I have always thought the argument that attributed the widening trade deficit to the absence of growth abroad was a bit deceptive, for the simple reason that in aggregate, growth abroad has been quite strong. Yes, Europe and Japan have lagged, but much of the rest of the world -- including China -- has been growing like gangbusters. The problem there is not the absence of growth, but the composition of the growth -- strongly driven by exports. This global growth has been strong enough, in aggregate, to generate extremely good times for any exporter of natural resources ... when the US trade balance does start to adjust, it is quite possible that the adjustment will take place in a less benign global environment, one with less global growth than we have now.
The same argument holds for the US fiscal deficit.
The US economy continues to grow at a nice clip. A strong economy usually leads tax revenues to grow, and this year is no exception. Revenues, according to the CBO, are up 10.3% y/y.
The big driver of revenue growth? Soaring corporate income tax receipts (Funny, I remember when Paul O’Neill wanted to eliminate the corporate income tax on double taxation grounds). Corporate income tax receipts are up $33 billion in FY 05 (49%).
I guess, soaring corporate profits have offset falls in the effective tax rate. The temporary reduction in the tax rate on corporate profits held abroad also may be helping generate a one-time surge in tax revenues, as previously untaxed profits abroad return to take advantage of the low rate.
Spending, though, is also rising: it is up 6.7% y/y. The CBO estimates the six month fiscal deficit for FY 05 to be $291 billion, $10 billion below the FY 2004 deficit. Remember, we spend more than we collect in taxes, to tax revenues have to increase much more than spending (in percentage terms) to reduce the deficit.
The fine print of the CBO report indicate that the government has yet to really feel the impact of rising interest rates. Interest spending increased by only $6 billion in the first six months of the year (7%). The CBO thinks it will increase more sharply during the remainder of the year, leading to 10% y/y growth.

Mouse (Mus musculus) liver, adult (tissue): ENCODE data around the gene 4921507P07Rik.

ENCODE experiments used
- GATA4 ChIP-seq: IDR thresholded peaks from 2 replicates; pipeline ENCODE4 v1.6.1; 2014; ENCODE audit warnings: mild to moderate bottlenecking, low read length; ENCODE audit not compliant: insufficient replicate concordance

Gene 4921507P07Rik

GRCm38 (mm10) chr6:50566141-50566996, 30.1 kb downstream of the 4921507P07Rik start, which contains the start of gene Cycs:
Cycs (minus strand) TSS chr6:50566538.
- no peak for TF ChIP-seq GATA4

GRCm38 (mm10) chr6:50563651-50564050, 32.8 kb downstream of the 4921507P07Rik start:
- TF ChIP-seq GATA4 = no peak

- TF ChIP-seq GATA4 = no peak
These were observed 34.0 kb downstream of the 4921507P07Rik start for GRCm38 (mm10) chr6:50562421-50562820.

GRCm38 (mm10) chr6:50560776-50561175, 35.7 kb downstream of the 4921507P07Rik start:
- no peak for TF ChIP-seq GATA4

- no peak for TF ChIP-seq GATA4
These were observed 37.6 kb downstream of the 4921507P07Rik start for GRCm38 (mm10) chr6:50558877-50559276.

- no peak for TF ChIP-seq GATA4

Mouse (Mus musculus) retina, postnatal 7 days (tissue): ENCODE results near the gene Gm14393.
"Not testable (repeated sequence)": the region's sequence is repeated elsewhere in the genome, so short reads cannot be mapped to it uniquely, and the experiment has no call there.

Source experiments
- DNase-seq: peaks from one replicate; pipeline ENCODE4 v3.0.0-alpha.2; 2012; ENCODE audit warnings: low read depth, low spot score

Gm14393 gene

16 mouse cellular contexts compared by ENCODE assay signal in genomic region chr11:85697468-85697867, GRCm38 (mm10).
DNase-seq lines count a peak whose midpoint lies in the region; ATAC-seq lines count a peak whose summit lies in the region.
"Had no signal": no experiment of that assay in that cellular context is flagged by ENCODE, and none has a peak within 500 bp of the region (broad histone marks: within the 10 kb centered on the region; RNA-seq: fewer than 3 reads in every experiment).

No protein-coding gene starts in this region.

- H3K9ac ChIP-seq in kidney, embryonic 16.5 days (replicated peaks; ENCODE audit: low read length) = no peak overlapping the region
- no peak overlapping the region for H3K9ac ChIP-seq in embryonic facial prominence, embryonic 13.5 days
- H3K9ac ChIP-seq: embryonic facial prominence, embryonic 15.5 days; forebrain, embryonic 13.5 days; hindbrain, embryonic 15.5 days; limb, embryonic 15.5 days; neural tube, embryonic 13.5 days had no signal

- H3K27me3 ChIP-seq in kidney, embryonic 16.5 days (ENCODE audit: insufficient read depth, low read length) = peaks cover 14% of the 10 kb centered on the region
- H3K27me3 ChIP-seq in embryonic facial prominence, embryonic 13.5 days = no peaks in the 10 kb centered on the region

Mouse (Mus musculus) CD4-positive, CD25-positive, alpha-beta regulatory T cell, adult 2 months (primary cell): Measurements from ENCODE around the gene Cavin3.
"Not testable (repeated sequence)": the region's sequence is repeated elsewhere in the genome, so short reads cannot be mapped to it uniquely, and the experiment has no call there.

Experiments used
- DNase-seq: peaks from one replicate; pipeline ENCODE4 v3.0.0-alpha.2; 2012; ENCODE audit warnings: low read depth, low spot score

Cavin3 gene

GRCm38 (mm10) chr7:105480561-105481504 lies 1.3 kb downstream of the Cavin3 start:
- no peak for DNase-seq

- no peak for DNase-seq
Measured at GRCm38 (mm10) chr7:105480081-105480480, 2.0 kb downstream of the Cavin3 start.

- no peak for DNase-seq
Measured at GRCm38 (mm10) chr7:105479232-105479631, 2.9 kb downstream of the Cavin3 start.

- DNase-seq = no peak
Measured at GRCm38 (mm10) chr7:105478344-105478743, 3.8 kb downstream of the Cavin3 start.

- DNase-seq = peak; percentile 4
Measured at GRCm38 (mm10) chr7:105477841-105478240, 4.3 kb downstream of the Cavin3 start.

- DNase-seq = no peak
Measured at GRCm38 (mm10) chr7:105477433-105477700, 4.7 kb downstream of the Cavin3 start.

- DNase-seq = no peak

The latest budget data indicates that the March deficit was $3 billion over the CBO’s initial estimates, bringing the year over year improvement in deficit down to about $7 billion.
Obviously, April is a big month for the government -- so we ought to have a better sense of the overall FY 2005 deficit soon. But it still seems likely that the deficit is not going to fall by much (in nominal terms) this year, despite a relatively benign economic environment. That worries me: this would be a good time to build up a fiscal buffer against future bad news.
Remember, the modest improvement in the overall deficit so far this year has been driven almost exclusively by the surge in corporate income tax revenue. It is not hard to envision scenarioes where that revenue stream falls in the future.
The Bush Administration now likes to talk about its intention to reduce the budget deficit, particularly at international meetings. But I still don’t see any evidence that they are willing to do more than talk about reducing the budget deficit. Expect more rhetorical commitments from the Bush Administration around this weekend’s G-7 meetings, but no greater willingness to act.Update: I just saw an article in the Wall Street Journal (A6) indicating that the Bush Administration is abandoning efforts to cut farm subsidies back in the face of Congressional opposition. I probably have a more nuanced view on farm subsidies than your average Econoblogger: I am from a rural part of the Midwest, and know more than a few farmers personally. But you cannot cut the deficit without cutting something, and this proposal seemed targeted at limiting subsidies to very large farms. The initial call to cut back subsidies got a lot more fanfare than its demise. I suspect the same is true of the Administration’s calls to pare back certain weapon systems that parts of the DOD really want ...